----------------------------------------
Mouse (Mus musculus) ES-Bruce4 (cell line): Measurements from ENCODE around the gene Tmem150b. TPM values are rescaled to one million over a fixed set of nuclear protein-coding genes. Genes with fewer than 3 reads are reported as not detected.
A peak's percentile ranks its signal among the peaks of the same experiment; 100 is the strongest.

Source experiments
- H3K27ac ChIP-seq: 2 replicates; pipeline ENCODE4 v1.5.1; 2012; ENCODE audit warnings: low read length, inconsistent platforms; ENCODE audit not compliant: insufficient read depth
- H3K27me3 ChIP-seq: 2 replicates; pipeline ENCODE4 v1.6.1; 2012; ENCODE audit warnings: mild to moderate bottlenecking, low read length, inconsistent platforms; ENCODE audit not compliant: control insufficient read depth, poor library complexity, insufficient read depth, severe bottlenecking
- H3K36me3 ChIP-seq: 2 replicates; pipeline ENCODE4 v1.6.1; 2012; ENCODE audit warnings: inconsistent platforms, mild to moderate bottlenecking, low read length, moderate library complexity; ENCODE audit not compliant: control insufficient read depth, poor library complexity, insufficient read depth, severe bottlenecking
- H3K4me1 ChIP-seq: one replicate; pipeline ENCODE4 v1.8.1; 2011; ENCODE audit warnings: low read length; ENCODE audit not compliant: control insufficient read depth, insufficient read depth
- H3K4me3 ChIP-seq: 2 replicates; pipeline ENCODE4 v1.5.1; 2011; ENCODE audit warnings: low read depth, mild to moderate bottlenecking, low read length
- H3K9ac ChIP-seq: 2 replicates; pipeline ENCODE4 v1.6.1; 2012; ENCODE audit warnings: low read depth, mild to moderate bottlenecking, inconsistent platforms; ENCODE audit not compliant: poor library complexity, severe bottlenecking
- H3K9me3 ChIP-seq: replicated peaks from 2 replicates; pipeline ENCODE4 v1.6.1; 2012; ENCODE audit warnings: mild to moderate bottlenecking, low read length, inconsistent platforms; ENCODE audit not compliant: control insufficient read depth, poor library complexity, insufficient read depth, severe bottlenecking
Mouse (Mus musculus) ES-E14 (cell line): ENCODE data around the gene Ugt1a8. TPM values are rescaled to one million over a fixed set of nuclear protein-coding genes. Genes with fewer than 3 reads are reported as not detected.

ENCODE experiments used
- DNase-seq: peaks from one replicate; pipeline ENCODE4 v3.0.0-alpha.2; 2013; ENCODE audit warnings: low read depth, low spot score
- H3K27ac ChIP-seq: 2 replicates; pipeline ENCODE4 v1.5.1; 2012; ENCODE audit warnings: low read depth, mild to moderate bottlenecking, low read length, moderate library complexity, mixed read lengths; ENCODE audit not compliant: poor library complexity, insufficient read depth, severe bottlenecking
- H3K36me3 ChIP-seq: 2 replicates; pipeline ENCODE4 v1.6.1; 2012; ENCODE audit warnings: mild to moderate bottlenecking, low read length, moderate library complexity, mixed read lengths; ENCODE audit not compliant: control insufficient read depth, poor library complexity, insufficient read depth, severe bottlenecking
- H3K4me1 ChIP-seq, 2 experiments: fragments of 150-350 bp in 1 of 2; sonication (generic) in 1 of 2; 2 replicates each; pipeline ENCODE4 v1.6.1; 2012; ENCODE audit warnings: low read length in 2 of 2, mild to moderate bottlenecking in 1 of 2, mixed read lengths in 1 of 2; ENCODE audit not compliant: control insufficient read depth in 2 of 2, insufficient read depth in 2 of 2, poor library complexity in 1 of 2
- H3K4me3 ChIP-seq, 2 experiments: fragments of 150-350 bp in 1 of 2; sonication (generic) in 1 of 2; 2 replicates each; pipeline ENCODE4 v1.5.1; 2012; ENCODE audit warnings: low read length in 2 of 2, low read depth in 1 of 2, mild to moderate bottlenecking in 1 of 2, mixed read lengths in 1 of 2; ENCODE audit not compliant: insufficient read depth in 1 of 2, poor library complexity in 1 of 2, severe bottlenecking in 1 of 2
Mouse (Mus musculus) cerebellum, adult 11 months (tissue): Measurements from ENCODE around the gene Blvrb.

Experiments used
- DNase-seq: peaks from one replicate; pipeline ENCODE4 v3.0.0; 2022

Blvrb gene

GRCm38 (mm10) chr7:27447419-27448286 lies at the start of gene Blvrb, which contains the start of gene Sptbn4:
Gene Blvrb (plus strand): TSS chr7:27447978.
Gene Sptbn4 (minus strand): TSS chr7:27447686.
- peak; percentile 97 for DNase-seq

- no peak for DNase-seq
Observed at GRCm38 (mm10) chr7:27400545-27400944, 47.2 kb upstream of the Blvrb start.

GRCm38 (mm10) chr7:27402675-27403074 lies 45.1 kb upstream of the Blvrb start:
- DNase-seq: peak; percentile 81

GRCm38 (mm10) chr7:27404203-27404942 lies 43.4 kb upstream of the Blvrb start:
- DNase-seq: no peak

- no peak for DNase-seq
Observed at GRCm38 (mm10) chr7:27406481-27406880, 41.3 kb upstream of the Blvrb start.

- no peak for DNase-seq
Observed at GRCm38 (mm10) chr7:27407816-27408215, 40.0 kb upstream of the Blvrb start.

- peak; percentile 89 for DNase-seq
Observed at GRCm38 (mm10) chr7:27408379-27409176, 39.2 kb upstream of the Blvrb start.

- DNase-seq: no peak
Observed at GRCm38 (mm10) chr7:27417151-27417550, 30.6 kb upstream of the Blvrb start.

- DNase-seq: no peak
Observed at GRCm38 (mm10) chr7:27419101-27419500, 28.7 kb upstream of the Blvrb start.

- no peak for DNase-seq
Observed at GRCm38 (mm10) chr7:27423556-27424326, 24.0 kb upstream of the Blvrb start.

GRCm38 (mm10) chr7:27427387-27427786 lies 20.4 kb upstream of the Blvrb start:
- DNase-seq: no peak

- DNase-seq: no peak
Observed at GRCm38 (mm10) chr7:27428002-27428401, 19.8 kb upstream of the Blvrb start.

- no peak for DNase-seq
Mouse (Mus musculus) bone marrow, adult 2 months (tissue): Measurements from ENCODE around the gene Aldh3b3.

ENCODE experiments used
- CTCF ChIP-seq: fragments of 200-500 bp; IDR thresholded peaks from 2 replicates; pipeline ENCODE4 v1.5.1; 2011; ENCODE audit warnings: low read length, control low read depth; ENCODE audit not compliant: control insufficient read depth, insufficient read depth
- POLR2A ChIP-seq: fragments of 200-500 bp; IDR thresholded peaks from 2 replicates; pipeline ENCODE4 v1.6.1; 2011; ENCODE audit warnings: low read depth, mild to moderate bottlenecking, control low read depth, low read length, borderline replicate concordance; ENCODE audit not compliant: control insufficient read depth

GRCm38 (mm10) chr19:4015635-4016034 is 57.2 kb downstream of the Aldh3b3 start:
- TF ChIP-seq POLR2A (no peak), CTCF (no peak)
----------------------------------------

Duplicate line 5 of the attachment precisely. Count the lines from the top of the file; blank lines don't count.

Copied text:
- H3K27me3 ChIP-seq: 2 replicates; pipeline ENCODE4 v1.6.1; 2012; ENCODE audit warnings: mild to moderate bottlenecking, low read length, inconsistent platforms; ENCODE audit not compliant: control insufficient read depth, poor library complexity, insufficient read depth, severe bottlenecking